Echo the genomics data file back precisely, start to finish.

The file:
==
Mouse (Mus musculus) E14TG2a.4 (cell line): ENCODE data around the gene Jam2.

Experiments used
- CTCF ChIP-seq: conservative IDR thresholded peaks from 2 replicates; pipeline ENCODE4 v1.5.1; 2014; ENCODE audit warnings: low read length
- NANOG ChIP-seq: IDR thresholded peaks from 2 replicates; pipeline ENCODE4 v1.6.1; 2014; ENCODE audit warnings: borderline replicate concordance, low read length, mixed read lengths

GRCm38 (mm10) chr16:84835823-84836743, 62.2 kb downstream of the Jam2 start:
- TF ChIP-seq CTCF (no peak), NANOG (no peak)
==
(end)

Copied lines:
Mouse (Mus musculus) E14TG2a.4 (cell line): ENCODE data around the gene Jam2.

Experiments used
- CTCF ChIP-seq: conservative IDR thresholded peaks from 2 replicates; pipeline ENCODE4 v1.5.1; 2014; ENCODE audit warnings: low read length
- NANOG ChIP-seq: IDR thresholded peaks from 2 replicates; pipeline ENCODE4 v1.6.1; 2014; ENCODE audit warnings: borderline replicate concordance, low read length, mixed read lengths

GRCm38 (mm10) chr16:84835823-84836743, 62.2 kb downstream of the Jam2 start:
- TF ChIP-seq CTCF (no peak), NANOG (no peak)